Learn something new every day More Info... by email
Grafting wax is a specialty wax that is used for sealing the cut edges of grafted plants. The wax seals the cut and prevents the graft cuts from drying out. Grafting wax is available commercially or can be made using a combination of beeswax and other ingredients.
There are several reasons why plants are grafted. A plant that has desirable growing characteristics but has a root system that is vulnerable to disease may be grafted on a more hardy rootstock. The seeds of many hybrid plants do not reproduce true to the parent plant and so are propagated using grafts. Some plants cannot be propagated using standard cutting or cloning techniques and must be started using grafting techniques. Regardless of why a plant is grafted, the application of grafting wax can mean the difference between a successful graft and a failure.
The process of plant grafting involves combining the upper part of a plant to the lower part of a different plant. The upper part of the plant, or scion, is cut away from its parent plant. The cut area is attached to a cut in the lower part, or rootstock, of another plant. In most cases, the scion and rootstock must be closely related plants for the graft to work. There are different methods of grafting, including whip grafting, cleft grafting, and bark grafting.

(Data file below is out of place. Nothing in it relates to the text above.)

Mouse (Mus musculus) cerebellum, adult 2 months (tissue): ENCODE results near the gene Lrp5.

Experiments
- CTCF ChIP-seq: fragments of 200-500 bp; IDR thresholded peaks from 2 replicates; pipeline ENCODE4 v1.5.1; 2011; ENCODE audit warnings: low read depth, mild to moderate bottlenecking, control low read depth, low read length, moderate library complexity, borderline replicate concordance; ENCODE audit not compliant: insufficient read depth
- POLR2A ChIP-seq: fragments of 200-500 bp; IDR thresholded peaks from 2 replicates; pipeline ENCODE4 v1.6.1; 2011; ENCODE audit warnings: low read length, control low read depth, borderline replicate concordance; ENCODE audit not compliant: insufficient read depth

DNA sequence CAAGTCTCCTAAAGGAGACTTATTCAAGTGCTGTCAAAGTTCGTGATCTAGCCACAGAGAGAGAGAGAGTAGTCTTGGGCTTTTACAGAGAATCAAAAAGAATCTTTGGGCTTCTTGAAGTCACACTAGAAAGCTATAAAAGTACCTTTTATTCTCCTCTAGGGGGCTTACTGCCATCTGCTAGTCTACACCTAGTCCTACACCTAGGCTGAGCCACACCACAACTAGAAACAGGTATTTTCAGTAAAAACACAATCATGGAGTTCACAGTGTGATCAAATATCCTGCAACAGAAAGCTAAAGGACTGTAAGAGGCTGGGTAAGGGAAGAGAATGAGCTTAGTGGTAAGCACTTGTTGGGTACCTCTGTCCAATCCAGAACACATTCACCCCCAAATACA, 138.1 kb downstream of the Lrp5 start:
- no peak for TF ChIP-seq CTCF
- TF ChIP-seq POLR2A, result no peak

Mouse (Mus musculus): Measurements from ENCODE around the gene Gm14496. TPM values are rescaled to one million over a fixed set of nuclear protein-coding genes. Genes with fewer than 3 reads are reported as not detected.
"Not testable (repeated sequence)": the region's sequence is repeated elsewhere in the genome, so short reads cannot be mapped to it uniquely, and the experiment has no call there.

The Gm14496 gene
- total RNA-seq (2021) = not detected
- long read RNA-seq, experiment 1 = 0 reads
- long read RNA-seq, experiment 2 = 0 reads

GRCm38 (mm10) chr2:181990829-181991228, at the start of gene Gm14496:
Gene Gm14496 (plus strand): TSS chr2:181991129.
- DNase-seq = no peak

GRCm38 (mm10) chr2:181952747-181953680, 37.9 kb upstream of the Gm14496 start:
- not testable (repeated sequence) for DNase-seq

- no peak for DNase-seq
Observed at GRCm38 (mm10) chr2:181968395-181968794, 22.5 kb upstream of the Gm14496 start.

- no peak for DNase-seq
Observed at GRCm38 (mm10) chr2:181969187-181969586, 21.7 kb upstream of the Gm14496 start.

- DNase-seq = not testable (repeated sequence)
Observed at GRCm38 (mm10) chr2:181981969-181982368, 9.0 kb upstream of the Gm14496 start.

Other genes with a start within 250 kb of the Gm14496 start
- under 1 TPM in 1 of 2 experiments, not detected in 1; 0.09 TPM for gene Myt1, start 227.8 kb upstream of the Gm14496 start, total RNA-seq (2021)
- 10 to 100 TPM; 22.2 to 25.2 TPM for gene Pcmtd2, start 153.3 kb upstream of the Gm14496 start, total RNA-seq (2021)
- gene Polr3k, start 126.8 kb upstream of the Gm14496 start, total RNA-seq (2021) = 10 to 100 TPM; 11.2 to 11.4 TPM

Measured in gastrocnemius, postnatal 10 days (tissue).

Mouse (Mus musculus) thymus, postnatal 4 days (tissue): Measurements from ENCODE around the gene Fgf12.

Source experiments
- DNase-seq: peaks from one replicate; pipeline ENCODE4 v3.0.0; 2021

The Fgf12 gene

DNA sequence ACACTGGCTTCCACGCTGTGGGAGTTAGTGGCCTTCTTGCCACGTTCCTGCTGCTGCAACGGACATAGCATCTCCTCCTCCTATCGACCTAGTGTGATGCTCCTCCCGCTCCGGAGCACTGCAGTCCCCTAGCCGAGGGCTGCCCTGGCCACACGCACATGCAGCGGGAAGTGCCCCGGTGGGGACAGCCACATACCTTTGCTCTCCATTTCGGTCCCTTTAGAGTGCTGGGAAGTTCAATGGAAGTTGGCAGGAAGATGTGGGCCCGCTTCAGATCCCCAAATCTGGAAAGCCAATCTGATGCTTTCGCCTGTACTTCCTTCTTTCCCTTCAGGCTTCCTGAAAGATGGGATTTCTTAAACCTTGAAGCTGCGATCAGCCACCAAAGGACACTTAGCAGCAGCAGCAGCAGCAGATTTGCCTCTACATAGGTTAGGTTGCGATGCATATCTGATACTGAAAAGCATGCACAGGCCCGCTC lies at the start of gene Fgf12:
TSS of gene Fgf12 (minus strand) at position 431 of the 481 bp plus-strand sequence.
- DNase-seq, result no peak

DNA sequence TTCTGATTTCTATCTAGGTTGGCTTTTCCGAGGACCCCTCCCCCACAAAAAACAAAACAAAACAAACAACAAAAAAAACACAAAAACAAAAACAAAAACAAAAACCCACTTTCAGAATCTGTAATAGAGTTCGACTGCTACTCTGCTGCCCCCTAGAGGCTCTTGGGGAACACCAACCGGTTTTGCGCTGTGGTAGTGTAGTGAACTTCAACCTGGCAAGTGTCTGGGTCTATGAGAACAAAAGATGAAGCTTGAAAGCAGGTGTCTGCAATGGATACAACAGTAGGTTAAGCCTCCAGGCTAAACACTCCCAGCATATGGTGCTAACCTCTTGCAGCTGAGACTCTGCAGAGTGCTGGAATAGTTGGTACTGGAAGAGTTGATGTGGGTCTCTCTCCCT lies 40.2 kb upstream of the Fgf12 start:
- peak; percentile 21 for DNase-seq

The last step in a graft is sealing the exposed areas. The cut sections of the scion and the rootstock are delicate and prone to drying out. The wax forms a protective barrier that prevents the graft from drying out. Once the graft takes and the plant begins to grow, the soft grafting wax will stretch with the new growth.
To apply the wax, it is held in the hands until it is soft and pliable. Alternatively, it can be warmed over a heat source until it has a workable consistency. Strips or strings of the wax are then applied to the cut area of the graft and flattened with the fingers until a watertight bond is created between the plant and the wax. When using a heat source, care must be taken to avoid overheating the wax as hot wax could kill the delicate tissues of the graft area.
Grafting wax can be found at garden supply and home improvement stores. It can also be made with a combination of resin, beeswax, and tallow. Some homemade grafting waxes contain resin, beeswax, linseed oil, and powdered charcoal.